In: Asian and African Studies, vol. 31, no. 2
Karol Sorby Jr.
Rok, strany: 2022, 235 - 250
the 1967 Arab defeat; Jordan’s losses; the road to Black September; a regime built on loyalty to the king; secret contacts with Israel; rejection of the Allon Plan
By 10 June 1967 Israel was in occupation of the Sinai Peninsula, the Golan Heights, East Jerusalem and the West Bank of the River Jordan. The effect on all three countries was devastating, but especially for Jordan, which lost a third of its population and its prime agricultural land, and control of the Islamic and Christian sites in Jerusalem. The enormity of the defeat brought about a great change in the attitude of the Palestinians, a large number of whom now became convinced that the Arab regimes were either unable or unwilling to liberate Palestine. The Palestine Liberation Organization’s new tactics began to pose a severe threat to the continuation of the Jordanian monarchy, so in 1970 its guerrillas were driven out of Jordan. Over the next few years the Jordanian government gradually reasserted its authority over the country. Jordan did not participate in the war of October 1973. However, King Ḥusayn, along with his fellow Arab leaders, was obliged to recognize the PLO as the “sole legitimate representative of the Palestinian people” at the Rabat Arab summit in October 1974, which inevitably diminished both his authority, and much of what was left of his appeal, on the West Bank.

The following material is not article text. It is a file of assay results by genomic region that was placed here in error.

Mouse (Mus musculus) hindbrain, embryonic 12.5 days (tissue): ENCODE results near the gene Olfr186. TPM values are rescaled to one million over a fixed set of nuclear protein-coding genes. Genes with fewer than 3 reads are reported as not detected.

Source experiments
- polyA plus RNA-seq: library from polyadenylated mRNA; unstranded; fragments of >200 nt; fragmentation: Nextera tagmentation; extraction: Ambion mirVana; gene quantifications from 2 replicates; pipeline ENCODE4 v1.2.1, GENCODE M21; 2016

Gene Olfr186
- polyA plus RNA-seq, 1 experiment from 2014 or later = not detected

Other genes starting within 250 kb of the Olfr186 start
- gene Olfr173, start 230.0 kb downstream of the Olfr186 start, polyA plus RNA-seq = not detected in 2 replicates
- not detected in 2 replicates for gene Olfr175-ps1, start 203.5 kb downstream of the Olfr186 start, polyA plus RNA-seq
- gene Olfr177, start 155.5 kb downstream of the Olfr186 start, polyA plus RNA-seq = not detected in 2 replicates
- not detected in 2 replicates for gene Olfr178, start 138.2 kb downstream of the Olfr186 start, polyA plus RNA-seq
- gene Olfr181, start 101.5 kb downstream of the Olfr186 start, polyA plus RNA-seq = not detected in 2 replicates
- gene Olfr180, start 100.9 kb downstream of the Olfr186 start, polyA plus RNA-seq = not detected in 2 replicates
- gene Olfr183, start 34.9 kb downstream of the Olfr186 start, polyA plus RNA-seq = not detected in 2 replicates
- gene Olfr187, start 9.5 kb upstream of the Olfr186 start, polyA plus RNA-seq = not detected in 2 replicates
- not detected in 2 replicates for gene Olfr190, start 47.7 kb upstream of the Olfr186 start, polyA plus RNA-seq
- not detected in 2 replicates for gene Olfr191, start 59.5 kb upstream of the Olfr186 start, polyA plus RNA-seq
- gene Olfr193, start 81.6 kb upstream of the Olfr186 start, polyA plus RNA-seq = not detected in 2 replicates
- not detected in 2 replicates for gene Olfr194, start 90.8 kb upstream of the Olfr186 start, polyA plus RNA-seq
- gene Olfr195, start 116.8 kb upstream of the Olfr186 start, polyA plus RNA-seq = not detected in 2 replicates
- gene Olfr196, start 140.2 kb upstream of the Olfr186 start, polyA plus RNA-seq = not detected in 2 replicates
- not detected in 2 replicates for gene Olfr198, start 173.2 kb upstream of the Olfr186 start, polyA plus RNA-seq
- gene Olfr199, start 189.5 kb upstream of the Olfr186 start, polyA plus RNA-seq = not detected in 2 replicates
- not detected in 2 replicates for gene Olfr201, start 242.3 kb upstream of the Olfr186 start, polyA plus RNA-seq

Sorby Jr., K. 2022. JORDAN IN THE STRUGGLE FOR ITS OWN SURVIVAL, 1967 – 1974. In Asian and African Studies, vol. 31, no.2, pp. 235-250. 1335-1257. DOI: https://doi.org/10.31577/aassav.2022.31.2.01
Sorby Jr., K. (2022). JORDAN IN THE STRUGGLE FOR ITS OWN SURVIVAL, 1967 – 1974. Asian and African Studies, 31(2), 235-250. 1335-1257. DOI: https://doi.org/10.31577/aassav.2022.31.2.01
Vydavateľ: Ústav orientalistiky
Publikované: 30. 11. 2022
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